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Isn't it pretty?

Sunday, January 22, 2006

Free Will and Predetermination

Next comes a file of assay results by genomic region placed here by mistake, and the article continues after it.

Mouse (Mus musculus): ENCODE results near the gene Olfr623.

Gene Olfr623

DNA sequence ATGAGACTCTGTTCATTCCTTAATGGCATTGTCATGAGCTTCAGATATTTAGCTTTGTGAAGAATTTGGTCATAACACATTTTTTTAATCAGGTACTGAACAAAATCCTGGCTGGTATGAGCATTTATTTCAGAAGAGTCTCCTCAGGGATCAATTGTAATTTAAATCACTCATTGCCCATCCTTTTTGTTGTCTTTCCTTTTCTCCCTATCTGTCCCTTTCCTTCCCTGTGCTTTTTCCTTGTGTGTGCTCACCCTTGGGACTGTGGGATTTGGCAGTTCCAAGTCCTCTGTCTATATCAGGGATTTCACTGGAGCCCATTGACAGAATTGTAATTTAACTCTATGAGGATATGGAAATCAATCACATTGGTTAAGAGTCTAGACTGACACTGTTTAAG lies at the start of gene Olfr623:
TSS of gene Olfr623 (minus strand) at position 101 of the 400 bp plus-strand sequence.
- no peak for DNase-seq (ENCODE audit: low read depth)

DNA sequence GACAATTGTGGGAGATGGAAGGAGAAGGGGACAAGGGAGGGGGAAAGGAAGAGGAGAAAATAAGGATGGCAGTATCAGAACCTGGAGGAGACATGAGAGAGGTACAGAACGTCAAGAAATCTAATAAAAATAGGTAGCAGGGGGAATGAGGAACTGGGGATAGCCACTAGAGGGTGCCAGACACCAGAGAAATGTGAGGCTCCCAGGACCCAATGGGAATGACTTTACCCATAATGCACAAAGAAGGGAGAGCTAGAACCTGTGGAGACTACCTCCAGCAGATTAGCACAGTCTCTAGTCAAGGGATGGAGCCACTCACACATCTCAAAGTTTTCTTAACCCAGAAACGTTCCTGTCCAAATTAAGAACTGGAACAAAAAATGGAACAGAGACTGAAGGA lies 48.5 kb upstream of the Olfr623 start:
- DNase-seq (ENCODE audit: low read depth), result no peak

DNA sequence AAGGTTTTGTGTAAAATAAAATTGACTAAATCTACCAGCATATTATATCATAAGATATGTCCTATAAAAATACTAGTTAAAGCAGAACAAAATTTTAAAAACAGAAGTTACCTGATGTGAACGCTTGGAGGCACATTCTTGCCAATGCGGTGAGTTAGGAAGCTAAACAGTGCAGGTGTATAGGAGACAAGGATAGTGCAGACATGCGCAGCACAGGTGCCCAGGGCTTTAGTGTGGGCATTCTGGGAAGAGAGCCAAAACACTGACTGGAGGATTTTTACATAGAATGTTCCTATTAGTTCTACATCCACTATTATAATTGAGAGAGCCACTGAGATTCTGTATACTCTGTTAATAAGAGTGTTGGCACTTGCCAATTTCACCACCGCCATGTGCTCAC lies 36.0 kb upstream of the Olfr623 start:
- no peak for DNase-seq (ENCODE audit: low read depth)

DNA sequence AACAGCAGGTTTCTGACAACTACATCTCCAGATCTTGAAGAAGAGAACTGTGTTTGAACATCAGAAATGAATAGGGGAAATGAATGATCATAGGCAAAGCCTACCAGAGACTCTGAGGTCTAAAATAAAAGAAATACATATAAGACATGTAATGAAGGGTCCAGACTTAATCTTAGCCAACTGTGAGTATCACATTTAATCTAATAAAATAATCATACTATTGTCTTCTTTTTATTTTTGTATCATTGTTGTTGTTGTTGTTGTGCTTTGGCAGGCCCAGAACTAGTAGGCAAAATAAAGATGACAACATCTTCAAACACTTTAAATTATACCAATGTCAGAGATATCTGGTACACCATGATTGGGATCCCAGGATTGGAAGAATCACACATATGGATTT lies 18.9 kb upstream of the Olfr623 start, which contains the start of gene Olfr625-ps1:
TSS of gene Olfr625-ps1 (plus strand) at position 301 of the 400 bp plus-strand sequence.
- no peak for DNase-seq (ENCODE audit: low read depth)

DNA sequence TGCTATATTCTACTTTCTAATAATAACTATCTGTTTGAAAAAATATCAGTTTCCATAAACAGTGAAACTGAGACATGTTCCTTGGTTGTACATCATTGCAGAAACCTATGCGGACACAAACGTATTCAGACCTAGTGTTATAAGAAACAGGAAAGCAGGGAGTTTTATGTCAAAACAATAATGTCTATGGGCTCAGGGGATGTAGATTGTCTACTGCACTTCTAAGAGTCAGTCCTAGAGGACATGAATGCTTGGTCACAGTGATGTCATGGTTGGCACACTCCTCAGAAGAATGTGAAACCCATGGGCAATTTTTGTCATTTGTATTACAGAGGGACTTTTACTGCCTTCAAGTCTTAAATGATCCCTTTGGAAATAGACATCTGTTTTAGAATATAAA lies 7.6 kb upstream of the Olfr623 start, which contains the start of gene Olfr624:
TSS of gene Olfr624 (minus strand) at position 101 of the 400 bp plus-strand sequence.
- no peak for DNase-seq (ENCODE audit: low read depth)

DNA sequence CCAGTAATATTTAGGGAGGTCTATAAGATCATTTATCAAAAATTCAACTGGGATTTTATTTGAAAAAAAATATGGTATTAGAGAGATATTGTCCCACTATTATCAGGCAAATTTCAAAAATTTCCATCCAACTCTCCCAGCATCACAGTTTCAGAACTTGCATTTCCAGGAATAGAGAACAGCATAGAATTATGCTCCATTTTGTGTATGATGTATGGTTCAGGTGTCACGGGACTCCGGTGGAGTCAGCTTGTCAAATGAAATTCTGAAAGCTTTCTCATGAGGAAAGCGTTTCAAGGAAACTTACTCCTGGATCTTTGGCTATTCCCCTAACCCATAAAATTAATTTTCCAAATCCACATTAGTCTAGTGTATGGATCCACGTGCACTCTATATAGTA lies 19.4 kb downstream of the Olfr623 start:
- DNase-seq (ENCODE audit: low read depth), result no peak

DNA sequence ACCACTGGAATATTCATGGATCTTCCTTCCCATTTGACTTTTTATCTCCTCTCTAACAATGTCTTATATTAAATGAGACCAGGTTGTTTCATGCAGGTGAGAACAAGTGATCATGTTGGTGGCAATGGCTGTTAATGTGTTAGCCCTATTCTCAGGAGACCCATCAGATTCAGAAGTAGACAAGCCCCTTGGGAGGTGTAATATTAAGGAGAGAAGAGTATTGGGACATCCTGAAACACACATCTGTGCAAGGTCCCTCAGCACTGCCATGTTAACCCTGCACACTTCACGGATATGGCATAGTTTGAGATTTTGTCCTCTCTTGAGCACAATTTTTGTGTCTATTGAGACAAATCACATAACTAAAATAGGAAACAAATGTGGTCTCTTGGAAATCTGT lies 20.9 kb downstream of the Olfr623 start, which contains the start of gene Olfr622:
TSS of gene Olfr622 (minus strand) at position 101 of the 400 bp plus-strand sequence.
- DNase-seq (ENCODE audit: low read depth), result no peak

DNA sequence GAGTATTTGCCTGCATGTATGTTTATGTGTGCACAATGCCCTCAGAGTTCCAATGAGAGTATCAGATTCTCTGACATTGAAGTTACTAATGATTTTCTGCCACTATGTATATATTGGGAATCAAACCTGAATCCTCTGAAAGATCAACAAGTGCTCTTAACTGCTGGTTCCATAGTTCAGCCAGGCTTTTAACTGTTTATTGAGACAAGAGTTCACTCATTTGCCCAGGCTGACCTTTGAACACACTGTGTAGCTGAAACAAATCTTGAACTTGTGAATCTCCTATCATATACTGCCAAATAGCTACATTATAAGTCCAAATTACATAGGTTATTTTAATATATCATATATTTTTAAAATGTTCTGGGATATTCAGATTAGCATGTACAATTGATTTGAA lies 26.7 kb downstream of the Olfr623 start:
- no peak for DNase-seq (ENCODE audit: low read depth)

I went to the Beyond BT melave malka last night where Rabbi Lazer Brody spoke. It was a nice crowd and he is an excellent speaker (meaning, he really managed to hold my attention, my mind has a tendency to wander during shiurim). He spoke about something that has bothered me for a long time. He didn't clear it up for me, I still have major issues with it. He spoke about Hashem's plan, and how He means for everything to happen the way it does, but along with that, the fact that we each have free will, because while Hashem knows what is going to happen, we don't. I have a very hard time comprehending how these two concepts can not be mutually exclusive. Either everything is predetermined, and therefore we don't really have a choice in our decisions, or we have free will and Hashem doesn't plan out everything. I have heard arguments that they don't have to be mutually exclusive many times, but I have yet to get my brain around it. And what is really bothering me these days is this: If Hashem determines everything that is going to happen, why would He allow us to make decisions that go against His will? Especially because, as a Torah-obsevrant Jew, I know what Hashem wants from me, but there are times when I make decisions that run counter to His will anyway. If Hashem wants the best for me, why would He predetermine, along with giving me the free will to make the decision, that I commit actions that run counter to his mitzvos and in effect, harm myself, at least spiritually, if not in many other ways? I have a hard time with both sides of the argument. I don't want to give up my free will and feel like everything I do was predetermined and that I have no choice in anything. Because to me that is a robotic life and not really worth living. There are no lessons to learn when you don't make your own decisions, though of course Hashem could implant the lessons He wants, I don't limit Him in that way. On the other hand, if we truly have free will, and make our own decisions, that certainly seems to limit Hashem's power to the will of humans to do whatever they want. And if I am to believe that I should follow all of Hashem's commandments as put forth in the Torah, then I don't want Hashem to be limited in any way. Because why should I follow a limited being - that would just make Hashem like us. Maybe a higher form of human, maybe more knowledgable and wiser, but still limited. That bothers me. And again, if everything is predetermined, if Hashem is all-powerful, then why does He allow us to make mistakes, to lead our lives counter to His wishes? Why does He allow me to, over and over again, make decisions that I know are wrong, that I know go against Torah, that I know just serve to defeat myself? Again, maybe this is the lesson I am here to learn, that I need to strengthen myself against these decisions that cause harm to myself, and that is ultimately the plan - that I should grow in this way by making these mistakes. And maybe I need to learn this in order to teach others and to share in the struggle by being able to relate to others who go through the same struggles. And what of those who either grow up and never find Torah, which is supposedly the way Jews should lead their lives, or those who choose, for whatever reason to go "off the derech" and never come back? Is that predetermined to happen? And why? Why would Hashem want people to never find His way? And if it's not predetermined and we have free will to make such decisions, then again, it seems as if Hashem's power is limited in who He can touch. These are tough questions, with no simple answers, other than those that get twisted in knots or are not challenged. I haven't found solutions yet. Anyone care to try?

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